Today, with everything we could do to prepare for our upcoming move-in accomplished, we took the day off.  Michele chose to walk to the library to get her card, then continue to a Verizon store to look at possible new phones.  Her trek would end at the Hale Koa Hotel, where we planned to meet for a drink at four o'clock.
The Celebrity Cruise Liner, Celebrity Solstice, in Honolulu till midnight tonight.
The impressive, 1,040-foot long vessel weighs in at 122,000-tons and cruises at 24-knots.

I opted for a nice jog, planning to arrive at the Hale Koa Hotel on time to meet Michele, maybe go for a swim at the beach, then enjoy a refreshing tropical beverage--perhaps two! :)  After all, it was Friday!
An interesting building along Ala Moana Boulevard.  I don't know what they did with the rest of the structure. :)

On the way, I took a slight detour to have a look at the 1,040-foot long, Celebrity Solstice, here until midnight, when it will depart for Maui.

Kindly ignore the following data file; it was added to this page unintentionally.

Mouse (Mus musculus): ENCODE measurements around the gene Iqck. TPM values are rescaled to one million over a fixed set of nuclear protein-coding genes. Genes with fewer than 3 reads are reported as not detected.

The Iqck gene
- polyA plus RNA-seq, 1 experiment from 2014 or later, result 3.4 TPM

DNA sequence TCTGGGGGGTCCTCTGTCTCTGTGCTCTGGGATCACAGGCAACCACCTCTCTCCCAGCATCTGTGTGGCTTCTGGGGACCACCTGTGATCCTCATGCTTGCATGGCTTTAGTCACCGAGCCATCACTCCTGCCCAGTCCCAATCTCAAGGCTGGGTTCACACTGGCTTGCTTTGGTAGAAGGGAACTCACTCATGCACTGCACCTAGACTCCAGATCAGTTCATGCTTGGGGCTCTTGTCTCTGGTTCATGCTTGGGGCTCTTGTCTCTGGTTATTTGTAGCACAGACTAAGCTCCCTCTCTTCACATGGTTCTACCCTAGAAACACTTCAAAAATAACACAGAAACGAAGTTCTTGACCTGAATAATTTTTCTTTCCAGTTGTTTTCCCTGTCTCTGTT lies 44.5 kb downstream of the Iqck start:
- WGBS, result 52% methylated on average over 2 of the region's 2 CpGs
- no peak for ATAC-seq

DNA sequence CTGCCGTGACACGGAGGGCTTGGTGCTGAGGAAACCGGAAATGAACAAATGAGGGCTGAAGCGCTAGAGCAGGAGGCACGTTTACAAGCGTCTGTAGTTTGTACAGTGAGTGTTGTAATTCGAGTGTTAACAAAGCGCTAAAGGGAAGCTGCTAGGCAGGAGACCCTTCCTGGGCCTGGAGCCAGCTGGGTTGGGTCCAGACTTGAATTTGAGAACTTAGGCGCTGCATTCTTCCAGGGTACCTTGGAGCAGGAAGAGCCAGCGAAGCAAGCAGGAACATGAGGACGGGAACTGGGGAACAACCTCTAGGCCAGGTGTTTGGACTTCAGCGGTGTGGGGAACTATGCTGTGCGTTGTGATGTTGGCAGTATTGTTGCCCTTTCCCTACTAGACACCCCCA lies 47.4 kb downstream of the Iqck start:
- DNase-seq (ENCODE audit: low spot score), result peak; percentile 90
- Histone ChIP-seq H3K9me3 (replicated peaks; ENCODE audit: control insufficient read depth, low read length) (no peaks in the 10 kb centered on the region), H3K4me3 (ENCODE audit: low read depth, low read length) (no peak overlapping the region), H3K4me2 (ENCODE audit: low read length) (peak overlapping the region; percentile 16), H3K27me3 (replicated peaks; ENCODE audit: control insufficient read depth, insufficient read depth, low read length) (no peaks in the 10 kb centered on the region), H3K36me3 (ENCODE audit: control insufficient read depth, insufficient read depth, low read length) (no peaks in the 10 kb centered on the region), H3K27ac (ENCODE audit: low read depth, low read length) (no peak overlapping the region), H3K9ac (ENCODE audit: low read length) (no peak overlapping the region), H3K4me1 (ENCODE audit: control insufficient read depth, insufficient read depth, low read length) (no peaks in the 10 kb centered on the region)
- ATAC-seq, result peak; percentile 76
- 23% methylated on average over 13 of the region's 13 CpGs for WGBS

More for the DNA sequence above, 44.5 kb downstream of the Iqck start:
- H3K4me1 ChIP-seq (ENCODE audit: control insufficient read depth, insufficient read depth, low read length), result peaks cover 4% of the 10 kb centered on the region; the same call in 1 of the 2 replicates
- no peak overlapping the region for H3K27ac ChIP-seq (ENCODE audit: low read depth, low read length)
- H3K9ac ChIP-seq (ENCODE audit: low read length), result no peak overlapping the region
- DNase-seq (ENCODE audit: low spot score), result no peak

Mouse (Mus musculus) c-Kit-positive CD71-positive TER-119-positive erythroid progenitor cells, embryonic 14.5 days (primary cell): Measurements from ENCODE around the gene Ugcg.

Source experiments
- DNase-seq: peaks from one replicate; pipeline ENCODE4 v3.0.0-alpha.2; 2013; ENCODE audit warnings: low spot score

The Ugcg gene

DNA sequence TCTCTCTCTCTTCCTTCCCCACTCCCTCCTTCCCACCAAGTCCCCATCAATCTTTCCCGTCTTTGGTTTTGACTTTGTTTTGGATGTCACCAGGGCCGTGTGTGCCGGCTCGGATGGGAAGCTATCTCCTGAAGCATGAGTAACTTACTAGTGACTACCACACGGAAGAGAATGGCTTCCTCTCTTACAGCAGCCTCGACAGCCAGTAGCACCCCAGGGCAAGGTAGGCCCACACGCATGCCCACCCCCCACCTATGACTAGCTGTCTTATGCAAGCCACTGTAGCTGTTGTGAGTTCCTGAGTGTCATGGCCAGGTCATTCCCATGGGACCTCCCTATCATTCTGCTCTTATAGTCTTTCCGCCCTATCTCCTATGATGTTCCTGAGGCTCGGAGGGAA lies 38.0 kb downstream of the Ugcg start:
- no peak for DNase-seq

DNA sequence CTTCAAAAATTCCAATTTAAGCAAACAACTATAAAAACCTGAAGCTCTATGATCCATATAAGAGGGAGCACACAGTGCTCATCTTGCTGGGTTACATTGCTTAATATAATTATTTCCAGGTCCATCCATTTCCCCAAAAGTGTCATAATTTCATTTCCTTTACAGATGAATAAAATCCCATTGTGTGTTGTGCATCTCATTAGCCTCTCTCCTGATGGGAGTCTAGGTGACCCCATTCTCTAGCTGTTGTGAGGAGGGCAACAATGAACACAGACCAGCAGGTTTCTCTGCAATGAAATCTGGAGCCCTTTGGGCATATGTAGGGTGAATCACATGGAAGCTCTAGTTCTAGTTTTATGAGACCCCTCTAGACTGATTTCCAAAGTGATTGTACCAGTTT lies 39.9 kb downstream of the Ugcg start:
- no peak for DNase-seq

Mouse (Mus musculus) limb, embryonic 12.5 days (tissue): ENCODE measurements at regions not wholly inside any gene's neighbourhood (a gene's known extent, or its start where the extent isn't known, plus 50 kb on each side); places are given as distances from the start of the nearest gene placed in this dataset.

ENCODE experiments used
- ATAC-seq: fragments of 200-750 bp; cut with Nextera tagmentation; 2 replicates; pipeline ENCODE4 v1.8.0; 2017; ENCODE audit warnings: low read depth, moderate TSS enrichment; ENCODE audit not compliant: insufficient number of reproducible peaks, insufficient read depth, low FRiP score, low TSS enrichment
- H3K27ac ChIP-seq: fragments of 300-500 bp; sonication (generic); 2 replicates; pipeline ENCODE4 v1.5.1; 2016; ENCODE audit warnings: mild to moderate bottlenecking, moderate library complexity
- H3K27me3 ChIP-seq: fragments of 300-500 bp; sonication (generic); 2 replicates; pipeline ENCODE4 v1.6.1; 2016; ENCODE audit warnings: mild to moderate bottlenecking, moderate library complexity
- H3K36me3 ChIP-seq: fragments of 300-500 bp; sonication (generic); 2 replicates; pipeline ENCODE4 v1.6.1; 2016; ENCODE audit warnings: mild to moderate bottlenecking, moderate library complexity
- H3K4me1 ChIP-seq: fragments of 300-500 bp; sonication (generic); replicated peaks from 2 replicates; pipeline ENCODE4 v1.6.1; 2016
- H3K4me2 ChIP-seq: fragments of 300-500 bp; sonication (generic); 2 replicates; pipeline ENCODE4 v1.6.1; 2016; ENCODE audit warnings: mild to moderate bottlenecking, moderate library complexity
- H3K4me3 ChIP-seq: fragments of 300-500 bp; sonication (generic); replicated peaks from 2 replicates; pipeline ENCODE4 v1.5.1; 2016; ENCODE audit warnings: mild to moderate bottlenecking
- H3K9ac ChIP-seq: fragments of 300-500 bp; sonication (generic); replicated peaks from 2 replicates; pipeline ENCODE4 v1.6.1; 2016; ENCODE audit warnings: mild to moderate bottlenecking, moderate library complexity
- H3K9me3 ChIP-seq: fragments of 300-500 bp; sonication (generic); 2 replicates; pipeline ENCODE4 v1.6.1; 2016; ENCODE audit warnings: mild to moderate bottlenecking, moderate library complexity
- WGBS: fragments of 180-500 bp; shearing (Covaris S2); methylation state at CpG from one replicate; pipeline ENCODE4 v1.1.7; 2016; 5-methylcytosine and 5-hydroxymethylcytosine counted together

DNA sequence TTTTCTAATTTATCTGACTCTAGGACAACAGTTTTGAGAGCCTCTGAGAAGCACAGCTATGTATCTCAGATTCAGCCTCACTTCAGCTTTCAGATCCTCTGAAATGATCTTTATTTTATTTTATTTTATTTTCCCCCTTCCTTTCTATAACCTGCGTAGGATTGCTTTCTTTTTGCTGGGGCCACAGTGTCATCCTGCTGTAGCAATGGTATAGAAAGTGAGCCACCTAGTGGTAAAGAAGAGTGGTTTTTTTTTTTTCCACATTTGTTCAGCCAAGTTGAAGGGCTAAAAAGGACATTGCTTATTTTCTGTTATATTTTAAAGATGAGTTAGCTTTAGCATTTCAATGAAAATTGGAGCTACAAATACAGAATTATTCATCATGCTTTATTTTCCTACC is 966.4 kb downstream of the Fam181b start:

Beautiful blooms at the Hale Koa Hotel grounds.
Island color. 

It was a good day.  Michele walked 4.1 miles and I put in 6.3 miles, though my exercise was interrupted by a Mai Tai and half a platter of nachos.  I augmented the drink with half a glass of water, but the jog home was still something of a chore.  Michele was smarter than me and caught the bus, but strangely enough, we arrived at the same time!  I don't know if the bus was slow or I ran faster than I thought.  Or maybe it was a warp in the fabric of space-time.  Anyway, I hope you all had a good day, too.

 

Wednesday, April 24, 2013